SYSC 14.1.58G

A firm should keep the records required in GENPRU, INSPRU and SYSC in an appropriate format and language (in terms of format this could include holding them on paper or in electronic or some other form). However, whatever format or language a firm chooses, SYSC 3.2.20 R requires that records be capable of being reproduced on paper and in English (except where they relate to business carried on from an establishment situated in a country where English is not an official language).

SYSC 14.1.59G

In accordance with SYSC 3.2.20 R, a firm should retain the records that it needs to comply with SYSC 14.1.53 R for as long as they are relevant for the purposes for which they were made.

SYSC 14.1.60R

A firm must keep the records required in SYSC 14.1.53 R in the United Kingdom, except where:

  1. (1)

    they relate to business carried on from an establishment in a country or territory that is outside the United Kingdom; and

  2. (2)

    they are kept in that country or territory.

SYSC 14.1.61R

When a firm keeps the records required in SYSC 14.1.53 R outside the United Kingdom, it must periodically send an adequate summary of those records to the United Kingdom.

SYSC 14.1.62G

Where a firm outsources the storage of some or all of its records to a third party service provider, it should ensure that these records are readily accessible and can be reproduced within a reasonable time period. The firm should also ensure that these records are stored in compliance with the rules and guidance on record keeping in GENPRU, INSPRU or SYSC. Additional guidance on the management of outsourcing agreements is provided in SYSC 13.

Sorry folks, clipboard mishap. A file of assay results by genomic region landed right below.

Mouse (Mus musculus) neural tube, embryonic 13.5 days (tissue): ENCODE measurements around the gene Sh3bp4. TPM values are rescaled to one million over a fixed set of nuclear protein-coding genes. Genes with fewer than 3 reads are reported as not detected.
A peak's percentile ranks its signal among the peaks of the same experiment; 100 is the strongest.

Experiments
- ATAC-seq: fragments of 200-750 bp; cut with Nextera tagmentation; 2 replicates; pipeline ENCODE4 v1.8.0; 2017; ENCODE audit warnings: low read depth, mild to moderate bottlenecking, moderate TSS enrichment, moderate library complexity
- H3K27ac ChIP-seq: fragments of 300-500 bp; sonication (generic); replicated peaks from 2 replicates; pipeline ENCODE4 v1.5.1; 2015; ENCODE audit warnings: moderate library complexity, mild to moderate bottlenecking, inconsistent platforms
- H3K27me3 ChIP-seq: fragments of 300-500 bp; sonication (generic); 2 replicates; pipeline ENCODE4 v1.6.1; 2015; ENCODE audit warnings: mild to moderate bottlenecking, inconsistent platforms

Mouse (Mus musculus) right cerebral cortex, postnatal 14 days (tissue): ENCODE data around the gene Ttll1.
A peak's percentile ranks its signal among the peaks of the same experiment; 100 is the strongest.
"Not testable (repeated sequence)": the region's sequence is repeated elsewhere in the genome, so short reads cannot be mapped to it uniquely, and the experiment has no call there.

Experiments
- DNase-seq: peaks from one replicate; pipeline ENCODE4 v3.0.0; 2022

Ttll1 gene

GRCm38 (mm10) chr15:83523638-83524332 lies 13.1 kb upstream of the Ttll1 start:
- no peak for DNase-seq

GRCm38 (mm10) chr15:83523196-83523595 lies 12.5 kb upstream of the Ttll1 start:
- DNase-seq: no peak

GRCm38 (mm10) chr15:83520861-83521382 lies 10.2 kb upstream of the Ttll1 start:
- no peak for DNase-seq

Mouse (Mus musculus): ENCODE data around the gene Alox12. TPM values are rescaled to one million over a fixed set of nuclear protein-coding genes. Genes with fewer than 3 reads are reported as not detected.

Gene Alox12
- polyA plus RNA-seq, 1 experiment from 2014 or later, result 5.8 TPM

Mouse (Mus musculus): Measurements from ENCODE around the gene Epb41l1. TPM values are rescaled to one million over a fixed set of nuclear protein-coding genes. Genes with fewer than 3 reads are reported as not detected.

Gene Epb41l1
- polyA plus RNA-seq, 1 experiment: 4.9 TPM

SYSC 14.1.63G

A firm may rely on records that have been produced by a third party (for example, another group company or an external agent, such as an outsource service provider). However where the firm does so it should ensure that these records are readily accessible and can be reproduced within a reasonable time period. The firm should also ensure that these records comply with the rules and guidance on record keeping in GENPRU, INSPRU or SYSC.

SYSC 14.1.64G

In accordance with SYSC 3.2.21 G, a firm should have adequate systems and controls for maintaining the security of its records so that they are reasonably safeguarded against loss, unauthorised access, alteration or destruction.

Operational risk

SYSC 14.1.65G

As well as covering other types of risk, the rules and guidance set out in this chapter deal with a firm's approach to operational risk. In particular:

  1. (1)

    SYSC 14.1.18 R requires a firm to take reasonable steps to ensure that the risk management systems put in place to identify, assess, monitor and control operational risk are adequate for that purpose;

  2. (2)

    SYSC 14.1.19R (2) requires a firm to document its policy for operational risk, including its risk appetite and how it identifies, assesses, monitors and controls that risk; and

  3. (3)

    SYSC 14.1.27 R requires a firm to take reasonable steps to establish and maintain adequate internal controls to enable it to assess and monitor the effectiveness and implementation of its business plan and prudential risk management systems.